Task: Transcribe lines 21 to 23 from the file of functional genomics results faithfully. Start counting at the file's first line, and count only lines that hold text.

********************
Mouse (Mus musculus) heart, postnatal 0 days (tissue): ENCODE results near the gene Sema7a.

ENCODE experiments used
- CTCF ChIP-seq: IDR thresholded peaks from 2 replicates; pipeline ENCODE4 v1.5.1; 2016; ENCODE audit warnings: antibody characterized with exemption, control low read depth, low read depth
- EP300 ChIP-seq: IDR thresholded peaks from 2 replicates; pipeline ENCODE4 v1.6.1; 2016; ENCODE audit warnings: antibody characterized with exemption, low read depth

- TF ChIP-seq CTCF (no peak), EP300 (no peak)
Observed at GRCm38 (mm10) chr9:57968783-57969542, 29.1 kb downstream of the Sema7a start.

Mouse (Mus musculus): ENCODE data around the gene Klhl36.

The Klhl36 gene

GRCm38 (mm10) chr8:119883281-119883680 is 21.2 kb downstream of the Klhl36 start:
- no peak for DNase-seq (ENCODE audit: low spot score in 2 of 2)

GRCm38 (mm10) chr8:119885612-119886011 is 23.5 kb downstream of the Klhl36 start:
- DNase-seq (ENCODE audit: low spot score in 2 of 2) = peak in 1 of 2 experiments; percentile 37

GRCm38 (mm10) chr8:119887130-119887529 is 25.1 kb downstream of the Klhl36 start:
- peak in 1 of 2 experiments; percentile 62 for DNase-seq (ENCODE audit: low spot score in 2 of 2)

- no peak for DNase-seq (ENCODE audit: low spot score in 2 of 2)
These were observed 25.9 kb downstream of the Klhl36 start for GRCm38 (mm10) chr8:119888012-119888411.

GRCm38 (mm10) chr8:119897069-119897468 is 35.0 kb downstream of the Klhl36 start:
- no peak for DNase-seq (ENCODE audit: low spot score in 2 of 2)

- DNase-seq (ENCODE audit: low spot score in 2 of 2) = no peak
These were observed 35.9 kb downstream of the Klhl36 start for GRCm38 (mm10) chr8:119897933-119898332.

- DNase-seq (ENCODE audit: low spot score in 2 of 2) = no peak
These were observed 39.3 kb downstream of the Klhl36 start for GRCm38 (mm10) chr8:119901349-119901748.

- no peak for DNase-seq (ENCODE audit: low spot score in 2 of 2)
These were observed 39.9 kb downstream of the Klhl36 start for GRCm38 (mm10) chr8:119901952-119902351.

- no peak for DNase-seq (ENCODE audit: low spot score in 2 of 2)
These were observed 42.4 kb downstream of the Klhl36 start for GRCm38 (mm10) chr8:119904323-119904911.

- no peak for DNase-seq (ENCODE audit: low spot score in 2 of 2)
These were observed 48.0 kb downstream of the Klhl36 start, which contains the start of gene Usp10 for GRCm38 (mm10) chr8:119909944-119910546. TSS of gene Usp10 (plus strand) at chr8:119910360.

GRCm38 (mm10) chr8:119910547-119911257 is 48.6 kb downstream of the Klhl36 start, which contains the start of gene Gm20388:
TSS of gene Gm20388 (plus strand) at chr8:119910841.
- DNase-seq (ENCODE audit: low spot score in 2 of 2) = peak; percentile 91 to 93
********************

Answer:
- DNase-seq (ENCODE audit: low spot score in 2 of 2) = no peak
These were observed 39.3 kb downstream of the Klhl36 start for GRCm38 (mm10) chr8:119901349-119901748.

- no peak for DNase-seq (ENCODE audit: low spot score in 2 of 2)